Average mortgage payments have become the norm for many homebuyers today. The numbers out there certainly seem to justify the move to the average mortgage payment amount. But what is average, and why should you be concerned with it? Mortgage rates are lower than ever before, and home prices have increased in recent years. In addition, to these two factors, there are other things that affect your mortgage payments, including your credit, your down payment, your income, and the interest rate.
City and coastal areas: The figures above examine national averages on mortgage payments. However, your monthly costs will vary depending on the details of your local real estate market. High-cost coastal and city properties are typically more costly to own. Comparting your monthly payment to an average mortgage payment may not give helpful information about your specific situation. This example illustrates the need for you to research the facts about your local real estate market.
First-time homebuyers: If you are a first-time homebuyer, your expectations are probably higher than average mortgage payments. If you’re hoping to rent your new property out, you probably won’t be able to make this payment, and would then have to either (a) scale back your expectations, or (b) find a better rental option. It’s possible to save money on your rental by shopping around. Look for properties that have been recently sold, as these properties usually appreciate in value faster than older properties. If you don’t mind moving in temporarily to a cheaper property while you shop for your next home, you could also save on your monthly payments by searching for an owner-financed house. However, keep in mind that owners-financed houses typically come with higher interest rates.
How do interest rates affect your mortgage? Interest rates are currently at record lows, which is good if you’re an investor waiting for the perfect time to buy real estate. Unfortunately, most people don’t live to see these low rates, and instead are stuck with average house prices during a period of rising interest rates. While you can always sell your house for more than you paid in fees, if you don’t know when you’ll be able to sell your house, it could cost you more in the long run. With rising house prices, there’s no room to cut back on your monthly payments any further.
How are interest rates affecting your mortgage? One thing to remember about interest rates is that they always move in an upward direction, and will likely continue to move upward for the foreseeable future. If you can plan your finances to accommodate these higher interest rates, it would be best to get an adjustable rate (ARM) mortgage, since these mortgages tend to offer lower interest rates.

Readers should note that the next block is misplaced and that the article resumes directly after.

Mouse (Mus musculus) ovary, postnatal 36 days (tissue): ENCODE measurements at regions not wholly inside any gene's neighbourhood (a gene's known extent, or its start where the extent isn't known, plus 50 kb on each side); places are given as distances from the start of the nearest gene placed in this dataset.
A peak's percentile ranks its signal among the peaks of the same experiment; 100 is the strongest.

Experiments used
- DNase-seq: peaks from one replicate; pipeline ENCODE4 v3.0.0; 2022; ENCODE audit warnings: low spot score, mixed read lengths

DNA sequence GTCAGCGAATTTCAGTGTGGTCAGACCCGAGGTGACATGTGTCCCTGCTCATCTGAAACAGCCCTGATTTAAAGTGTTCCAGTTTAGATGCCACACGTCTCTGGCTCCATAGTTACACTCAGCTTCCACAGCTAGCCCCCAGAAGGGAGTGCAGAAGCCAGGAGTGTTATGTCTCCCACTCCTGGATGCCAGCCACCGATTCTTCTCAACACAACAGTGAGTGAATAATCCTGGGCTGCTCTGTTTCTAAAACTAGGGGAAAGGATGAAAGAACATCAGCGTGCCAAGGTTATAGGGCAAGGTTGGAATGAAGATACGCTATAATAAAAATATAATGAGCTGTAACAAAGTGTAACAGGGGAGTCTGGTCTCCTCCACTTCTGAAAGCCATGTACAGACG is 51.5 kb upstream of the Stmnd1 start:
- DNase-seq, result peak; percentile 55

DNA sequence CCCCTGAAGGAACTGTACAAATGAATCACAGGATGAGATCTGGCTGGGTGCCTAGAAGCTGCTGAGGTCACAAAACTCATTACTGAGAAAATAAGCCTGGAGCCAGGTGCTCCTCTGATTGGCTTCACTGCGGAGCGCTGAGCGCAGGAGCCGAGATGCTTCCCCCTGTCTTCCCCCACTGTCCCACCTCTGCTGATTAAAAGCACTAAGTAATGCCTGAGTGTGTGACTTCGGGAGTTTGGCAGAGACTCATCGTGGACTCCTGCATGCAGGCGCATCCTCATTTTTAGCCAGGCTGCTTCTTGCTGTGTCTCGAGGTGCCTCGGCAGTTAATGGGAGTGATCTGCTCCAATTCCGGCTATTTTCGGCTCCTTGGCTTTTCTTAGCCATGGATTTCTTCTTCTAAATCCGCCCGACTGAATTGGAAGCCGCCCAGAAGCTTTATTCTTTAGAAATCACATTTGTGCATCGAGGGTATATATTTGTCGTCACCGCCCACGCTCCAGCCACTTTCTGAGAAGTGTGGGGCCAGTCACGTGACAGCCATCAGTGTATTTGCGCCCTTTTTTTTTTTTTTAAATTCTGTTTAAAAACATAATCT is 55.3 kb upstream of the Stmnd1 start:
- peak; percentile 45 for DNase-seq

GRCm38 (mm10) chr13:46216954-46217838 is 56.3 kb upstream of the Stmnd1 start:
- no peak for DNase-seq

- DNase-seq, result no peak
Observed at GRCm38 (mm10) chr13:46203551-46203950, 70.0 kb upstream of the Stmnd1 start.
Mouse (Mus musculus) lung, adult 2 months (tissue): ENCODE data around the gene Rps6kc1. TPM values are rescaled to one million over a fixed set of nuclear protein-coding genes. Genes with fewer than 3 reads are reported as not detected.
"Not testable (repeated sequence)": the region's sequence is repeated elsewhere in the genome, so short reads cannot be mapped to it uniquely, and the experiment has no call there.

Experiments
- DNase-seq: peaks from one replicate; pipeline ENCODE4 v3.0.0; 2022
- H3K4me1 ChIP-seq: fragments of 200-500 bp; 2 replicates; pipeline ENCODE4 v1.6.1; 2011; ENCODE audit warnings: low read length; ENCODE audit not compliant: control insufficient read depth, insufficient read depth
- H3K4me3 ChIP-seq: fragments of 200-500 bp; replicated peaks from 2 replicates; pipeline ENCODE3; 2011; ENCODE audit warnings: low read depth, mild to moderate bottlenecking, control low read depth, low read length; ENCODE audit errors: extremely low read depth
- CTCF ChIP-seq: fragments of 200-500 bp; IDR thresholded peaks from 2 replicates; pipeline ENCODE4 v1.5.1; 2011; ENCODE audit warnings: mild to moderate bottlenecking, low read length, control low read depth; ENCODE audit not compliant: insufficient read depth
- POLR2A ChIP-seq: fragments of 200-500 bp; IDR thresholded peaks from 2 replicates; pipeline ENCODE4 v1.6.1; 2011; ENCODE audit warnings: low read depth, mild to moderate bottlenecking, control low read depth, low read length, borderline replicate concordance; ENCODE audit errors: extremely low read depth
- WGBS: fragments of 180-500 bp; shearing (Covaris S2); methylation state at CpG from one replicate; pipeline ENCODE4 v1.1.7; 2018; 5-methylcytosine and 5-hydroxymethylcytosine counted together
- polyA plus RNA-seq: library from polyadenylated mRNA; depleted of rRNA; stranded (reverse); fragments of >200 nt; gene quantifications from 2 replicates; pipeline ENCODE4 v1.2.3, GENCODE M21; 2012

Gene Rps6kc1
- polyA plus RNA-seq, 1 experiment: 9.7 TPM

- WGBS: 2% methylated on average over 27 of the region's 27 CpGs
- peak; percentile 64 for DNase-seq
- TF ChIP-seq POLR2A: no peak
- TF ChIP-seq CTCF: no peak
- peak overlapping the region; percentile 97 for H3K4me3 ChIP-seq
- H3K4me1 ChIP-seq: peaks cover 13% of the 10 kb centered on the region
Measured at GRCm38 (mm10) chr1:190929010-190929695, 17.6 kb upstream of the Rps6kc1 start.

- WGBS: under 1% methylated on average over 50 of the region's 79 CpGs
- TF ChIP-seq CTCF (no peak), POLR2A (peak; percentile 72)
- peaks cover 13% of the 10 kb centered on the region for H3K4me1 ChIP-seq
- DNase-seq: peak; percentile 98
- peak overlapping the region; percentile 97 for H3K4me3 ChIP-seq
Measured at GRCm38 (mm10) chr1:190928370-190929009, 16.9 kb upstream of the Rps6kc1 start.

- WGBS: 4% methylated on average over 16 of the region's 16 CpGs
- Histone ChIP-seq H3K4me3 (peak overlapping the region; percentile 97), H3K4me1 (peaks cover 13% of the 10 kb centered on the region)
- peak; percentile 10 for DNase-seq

Now that you know what interest rates are going to cost you over the next few years, it’s time to figure out the impact on your monthly mortgage payments. You should expect your payment amount to increase at least once again, to the tune of at least one percent. This one percent increase could add up to as much as $150 per year, depending upon the number of years you plan to stay in your home. So, if you’re planning on living in your home for the next 15 years, you might as well plan ahead and get an ARM loan.
What if you can no longer afford your current interest rate? If you get an adjustable rate mortgage, it’s possible that you’ll be able to refinance in the future when your interest rate is higher, thereby reducing your mortgage payments. Unfortunately, this isn’t something that most people will be able to accomplish, however, if you have good credit it might be an option for you down the road. Many ARM mortgages come with a longer fixed period of time, which allows you to lock in a lower interest rate and a lower monthly payment. Once you do so, you’ll be able to buy a larger home with less money down. This is also a great strategy if you know that you’re going to need to make large payments in the future.
The bottom line is that your monthly interest rate and your home loan principal both play a large role in the amount that you pay towards your monthly mortgage payments. With the economy the way it is, it’s important that you take a long look at all your options, including an interest rate swap to save money. Regardless, of whether you opt for an adjustable or a fixed rate mortgage, make sure that you take a look at the big picture and think about your long term goals before getting behind on paying for your home.